UN chief 'concerned' over J'lem building
During meeting with Prime Minister Netanyahu in New York, Ban voices his concern in light of 'plans for further settlements'. Other issues discussed include efforts to resume peace talks with Palestinians, Ghajar withdrawal plan, Iran, and UNESCO calling Rachel's Tomb a mosque
Netanyahu and Ban discussed the efforts to resume peace talks between Israel and the Palestinians. The UN chief stressed in a statement released after the meeting that it was "vital to break the current diplomatic stalemate, resume negotiations and produce results."
He also expressed his concern over "plans for further settlements and plans to build more Jewish settlements in east Jerusalem".
Netanyahu presented the Israeli offer to withdraw from the northern village of Ghajar, located on the Israel-Lebanon border, saying that he planned to convene his cabinet upon his return to Jerusalem and approve the plan. The prime minister also addressed the failure to implement Security Council resolutions, including Resolution 1701 which was aimed at disarming the militias, including Hezbollah.
The discussion also touched on the Iranian influence on the situation in Lebanon and the Gaza Strip.
During the meeting, Netanyahu condemned United Nations Educational, Scientific and Cultural Organization's decision to refer to Rachel's Tomb and the Cave of the Patriarchs as mosques.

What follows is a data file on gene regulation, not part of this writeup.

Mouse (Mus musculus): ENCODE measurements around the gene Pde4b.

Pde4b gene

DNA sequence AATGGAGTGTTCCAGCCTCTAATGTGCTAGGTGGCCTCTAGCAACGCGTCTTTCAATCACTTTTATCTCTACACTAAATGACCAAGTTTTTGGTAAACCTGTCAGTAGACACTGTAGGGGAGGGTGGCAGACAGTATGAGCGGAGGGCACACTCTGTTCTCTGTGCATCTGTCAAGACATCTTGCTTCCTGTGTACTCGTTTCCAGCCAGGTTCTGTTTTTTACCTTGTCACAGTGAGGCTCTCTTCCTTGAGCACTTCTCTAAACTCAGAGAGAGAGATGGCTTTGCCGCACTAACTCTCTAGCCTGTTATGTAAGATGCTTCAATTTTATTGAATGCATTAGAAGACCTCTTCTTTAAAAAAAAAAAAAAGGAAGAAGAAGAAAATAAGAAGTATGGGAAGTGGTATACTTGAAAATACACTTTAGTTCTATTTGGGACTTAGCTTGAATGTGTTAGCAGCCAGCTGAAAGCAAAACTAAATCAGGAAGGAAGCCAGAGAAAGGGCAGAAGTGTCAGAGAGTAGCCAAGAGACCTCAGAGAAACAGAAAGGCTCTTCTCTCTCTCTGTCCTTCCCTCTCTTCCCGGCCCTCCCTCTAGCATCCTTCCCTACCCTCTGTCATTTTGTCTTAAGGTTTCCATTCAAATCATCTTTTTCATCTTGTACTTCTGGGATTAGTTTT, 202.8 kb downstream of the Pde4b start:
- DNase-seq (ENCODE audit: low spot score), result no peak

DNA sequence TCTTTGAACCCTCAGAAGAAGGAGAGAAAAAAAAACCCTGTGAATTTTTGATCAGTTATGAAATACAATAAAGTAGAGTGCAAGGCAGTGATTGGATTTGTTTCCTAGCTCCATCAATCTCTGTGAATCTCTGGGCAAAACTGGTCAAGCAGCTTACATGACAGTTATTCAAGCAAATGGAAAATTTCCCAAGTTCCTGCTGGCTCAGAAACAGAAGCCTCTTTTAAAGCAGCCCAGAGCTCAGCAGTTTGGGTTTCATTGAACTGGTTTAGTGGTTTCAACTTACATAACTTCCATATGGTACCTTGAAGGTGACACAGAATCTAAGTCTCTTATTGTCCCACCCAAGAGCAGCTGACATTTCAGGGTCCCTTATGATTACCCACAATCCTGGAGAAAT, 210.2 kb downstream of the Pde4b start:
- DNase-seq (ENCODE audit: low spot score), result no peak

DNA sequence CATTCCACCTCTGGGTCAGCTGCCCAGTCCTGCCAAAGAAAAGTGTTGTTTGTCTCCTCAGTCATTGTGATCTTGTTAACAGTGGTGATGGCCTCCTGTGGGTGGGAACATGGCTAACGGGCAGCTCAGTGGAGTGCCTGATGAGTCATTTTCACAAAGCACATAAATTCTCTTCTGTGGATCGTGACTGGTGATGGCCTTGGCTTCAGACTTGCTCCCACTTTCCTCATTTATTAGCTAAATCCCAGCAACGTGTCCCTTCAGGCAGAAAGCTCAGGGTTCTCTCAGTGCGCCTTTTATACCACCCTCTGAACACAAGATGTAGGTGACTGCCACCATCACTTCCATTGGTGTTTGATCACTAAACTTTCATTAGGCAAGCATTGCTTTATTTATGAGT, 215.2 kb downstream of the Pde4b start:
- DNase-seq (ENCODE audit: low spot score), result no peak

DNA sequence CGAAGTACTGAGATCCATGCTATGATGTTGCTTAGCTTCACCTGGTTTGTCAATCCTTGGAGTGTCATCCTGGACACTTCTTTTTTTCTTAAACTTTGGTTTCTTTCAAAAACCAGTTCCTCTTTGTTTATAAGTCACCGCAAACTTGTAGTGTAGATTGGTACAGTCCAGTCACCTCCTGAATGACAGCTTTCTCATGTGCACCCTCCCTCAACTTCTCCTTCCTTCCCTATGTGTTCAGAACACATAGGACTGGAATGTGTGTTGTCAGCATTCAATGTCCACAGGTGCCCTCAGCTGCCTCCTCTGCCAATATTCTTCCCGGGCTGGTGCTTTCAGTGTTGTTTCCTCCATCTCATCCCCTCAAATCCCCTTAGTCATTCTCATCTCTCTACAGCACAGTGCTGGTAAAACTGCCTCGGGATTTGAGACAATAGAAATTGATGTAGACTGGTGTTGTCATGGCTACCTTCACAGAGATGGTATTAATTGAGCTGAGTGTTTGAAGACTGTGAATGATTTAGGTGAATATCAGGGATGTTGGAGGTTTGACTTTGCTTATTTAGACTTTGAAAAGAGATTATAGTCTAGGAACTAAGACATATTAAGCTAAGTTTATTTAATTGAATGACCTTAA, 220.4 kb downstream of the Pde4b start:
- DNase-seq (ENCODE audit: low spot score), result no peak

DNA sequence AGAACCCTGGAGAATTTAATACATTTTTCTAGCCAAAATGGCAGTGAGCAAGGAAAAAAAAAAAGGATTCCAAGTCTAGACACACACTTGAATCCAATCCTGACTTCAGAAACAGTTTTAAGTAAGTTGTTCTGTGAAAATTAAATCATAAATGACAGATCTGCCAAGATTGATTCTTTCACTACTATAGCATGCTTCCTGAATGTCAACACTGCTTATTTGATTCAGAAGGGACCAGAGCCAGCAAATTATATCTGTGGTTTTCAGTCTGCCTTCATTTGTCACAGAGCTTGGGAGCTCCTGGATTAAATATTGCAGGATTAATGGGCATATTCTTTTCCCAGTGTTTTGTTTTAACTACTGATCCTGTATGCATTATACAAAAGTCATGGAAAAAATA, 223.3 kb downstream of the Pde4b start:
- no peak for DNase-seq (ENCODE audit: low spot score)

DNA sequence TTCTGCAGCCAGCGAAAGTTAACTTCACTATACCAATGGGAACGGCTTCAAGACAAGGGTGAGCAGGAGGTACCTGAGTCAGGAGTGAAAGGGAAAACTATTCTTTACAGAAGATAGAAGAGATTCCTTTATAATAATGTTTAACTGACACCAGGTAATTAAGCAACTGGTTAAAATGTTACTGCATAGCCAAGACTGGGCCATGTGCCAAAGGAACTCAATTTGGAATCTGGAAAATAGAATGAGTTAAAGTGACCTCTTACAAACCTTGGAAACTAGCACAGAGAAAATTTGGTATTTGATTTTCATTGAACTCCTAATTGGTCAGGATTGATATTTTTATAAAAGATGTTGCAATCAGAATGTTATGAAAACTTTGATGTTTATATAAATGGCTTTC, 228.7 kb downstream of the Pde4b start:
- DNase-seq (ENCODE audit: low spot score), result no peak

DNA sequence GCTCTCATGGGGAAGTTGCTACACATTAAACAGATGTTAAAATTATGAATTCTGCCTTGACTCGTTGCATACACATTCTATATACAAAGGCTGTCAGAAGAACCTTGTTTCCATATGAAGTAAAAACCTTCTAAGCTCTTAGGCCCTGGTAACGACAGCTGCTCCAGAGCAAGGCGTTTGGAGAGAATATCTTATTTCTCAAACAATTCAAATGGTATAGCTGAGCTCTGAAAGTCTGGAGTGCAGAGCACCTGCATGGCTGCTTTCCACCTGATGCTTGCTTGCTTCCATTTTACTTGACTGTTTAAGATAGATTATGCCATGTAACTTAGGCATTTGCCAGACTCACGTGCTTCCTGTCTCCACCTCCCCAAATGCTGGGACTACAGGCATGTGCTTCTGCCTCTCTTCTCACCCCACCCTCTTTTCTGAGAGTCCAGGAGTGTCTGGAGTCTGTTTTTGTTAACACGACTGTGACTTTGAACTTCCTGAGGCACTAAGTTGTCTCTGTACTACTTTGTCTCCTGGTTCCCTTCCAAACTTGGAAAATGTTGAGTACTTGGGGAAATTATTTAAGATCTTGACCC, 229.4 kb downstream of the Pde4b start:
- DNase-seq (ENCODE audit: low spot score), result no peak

"For close to 4,000 years, the Jewish people have had a special connection with the Cave of the Patriarchs. More than one billion people are familiar with this connection, which is documented in the book of books – the Bible. Historic facts must not be distorted for political purposes. This will only harm the UN's status and the way it is seen by serious people across the world," the prime minister said.
In the statement released by the UN chief, Ban referred to the moves taken by Israel to open the crossings to the Gaza Strip, expressing his hope for "further measures to ease the movement of people and goods to and from Gaza."
The east Jerusalem building permits embarrassed Netanyahu during his visit to the United States. State Department Spokesman Philip Crowley said Monday night that Washington was "deeply disappointed by the announcement of advanced planning for new housing units in sensitive areas of east Jerusalem."
He added that the construction announcement might have been meant to "embarrass the prime minister and to undermine the process."
"We have long urged both parties to avoid actions which could undermine trust, including in Jerusalem, and will continue to work to resume direct negotiations to address this and other final-status issues," Crowley stated.
A senior government source told Ynet that the criticism was directed at the interior minister. "There is no doubt that the finger was pointed at Eli Yishai and the Interior Ministry. They are the ones responsible for issuing the permits," the source stated.
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